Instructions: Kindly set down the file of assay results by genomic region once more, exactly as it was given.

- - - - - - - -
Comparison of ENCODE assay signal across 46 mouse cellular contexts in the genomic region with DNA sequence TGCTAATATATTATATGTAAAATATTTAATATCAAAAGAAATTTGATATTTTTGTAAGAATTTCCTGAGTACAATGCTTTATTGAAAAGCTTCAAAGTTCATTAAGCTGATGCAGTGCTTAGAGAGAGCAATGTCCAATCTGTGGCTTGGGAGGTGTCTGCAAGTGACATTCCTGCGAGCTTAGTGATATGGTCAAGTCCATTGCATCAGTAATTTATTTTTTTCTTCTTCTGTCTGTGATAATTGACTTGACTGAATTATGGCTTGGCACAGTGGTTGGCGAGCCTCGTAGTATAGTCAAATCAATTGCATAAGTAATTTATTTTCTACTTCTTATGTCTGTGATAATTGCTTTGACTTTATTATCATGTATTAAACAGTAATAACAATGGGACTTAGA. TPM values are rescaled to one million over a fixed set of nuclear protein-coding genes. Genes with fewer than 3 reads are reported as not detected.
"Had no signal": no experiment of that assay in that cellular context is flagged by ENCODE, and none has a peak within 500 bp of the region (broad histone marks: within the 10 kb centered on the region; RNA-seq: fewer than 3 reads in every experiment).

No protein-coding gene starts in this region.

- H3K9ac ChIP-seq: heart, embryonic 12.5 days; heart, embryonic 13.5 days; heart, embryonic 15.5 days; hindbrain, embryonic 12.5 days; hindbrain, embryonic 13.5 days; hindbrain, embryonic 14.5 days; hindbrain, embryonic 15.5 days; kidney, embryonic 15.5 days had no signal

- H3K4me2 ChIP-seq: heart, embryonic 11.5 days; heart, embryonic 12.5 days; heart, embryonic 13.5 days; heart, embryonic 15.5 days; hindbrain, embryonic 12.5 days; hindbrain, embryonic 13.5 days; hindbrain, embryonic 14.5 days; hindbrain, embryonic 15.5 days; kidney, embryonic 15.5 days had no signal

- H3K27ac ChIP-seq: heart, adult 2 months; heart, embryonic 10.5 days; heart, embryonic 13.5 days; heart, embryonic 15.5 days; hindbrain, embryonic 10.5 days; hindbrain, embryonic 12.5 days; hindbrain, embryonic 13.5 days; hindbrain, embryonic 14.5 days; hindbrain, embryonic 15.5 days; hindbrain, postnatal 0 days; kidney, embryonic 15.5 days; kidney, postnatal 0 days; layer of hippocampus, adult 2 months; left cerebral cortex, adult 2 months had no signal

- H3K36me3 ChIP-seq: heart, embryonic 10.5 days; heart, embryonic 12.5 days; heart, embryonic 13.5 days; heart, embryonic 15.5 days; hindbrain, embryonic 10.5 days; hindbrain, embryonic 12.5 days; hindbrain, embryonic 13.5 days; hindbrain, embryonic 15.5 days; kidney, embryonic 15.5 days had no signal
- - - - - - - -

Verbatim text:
Comparison of ENCODE assay signal across 46 mouse cellular contexts in the genomic region with DNA sequence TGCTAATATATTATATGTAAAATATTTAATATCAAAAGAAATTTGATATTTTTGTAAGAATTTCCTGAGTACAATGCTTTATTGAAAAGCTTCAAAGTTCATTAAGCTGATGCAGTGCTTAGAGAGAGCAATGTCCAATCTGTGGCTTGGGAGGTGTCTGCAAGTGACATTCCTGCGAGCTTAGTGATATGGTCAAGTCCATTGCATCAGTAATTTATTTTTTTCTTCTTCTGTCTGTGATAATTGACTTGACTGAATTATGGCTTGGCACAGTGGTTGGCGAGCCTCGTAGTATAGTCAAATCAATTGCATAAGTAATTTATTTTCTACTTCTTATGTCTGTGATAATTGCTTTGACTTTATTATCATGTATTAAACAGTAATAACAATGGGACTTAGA. TPM values are rescaled to one million over a fixed set of nuclear protein-coding genes. Genes with fewer than 3 reads are reported as not detected.
"Had no signal": no experiment of that assay in that cellular context is flagged by ENCODE, and none has a peak within 500 bp of the region (broad histone marks: within the 10 kb centered on the region; RNA-seq: fewer than 3 reads in every experiment).

No protein-coding gene starts in this region.

- H3K9ac ChIP-seq: heart, embryonic 12.5 days; heart, embryonic 13.5 days; heart, embryonic 15.5 days; hindbrain, embryonic 12.5 days; hindbrain, embryonic 13.5 days; hindbrain, embryonic 14.5 days; hindbrain, embryonic 15.5 days; kidney, embryonic 15.5 days had no signal

- H3K4me2 ChIP-seq: heart, embryonic 11.5 days; heart, embryonic 12.5 days; heart, embryonic 13.5 days; heart, embryonic 15.5 days; hindbrain, embryonic 12.5 days; hindbrain, embryonic 13.5 days; hindbrain, embryonic 14.5 days; hindbrain, embryonic 15.5 days; kidney, embryonic 15.5 days had no signal

- H3K27ac ChIP-seq: heart, adult 2 months; heart, embryonic 10.5 days; heart, embryonic 13.5 days; heart, embryonic 15.5 days; hindbrain, embryonic 10.5 days; hindbrain, embryonic 12.5 days; hindbrain, embryonic 13.5 days; hindbrain, embryonic 14.5 days; hindbrain, embryonic 15.5 days; hindbrain, postnatal 0 days; kidney, embryonic 15.5 days; kidney, postnatal 0 days; layer of hippocampus, adult 2 months; left cerebral cortex, adult 2 months had no signal

- H3K36me3 ChIP-seq: heart, embryonic 10.5 days; heart, embryonic 12.5 days; heart, embryonic 13.5 days; heart, embryonic 15.5 days; hindbrain, embryonic 10.5 days; hindbrain, embryonic 12.5 days; hindbrain, embryonic 13.5 days; hindbrain, embryonic 15.5 days; kidney, embryonic 15.5 days had no signal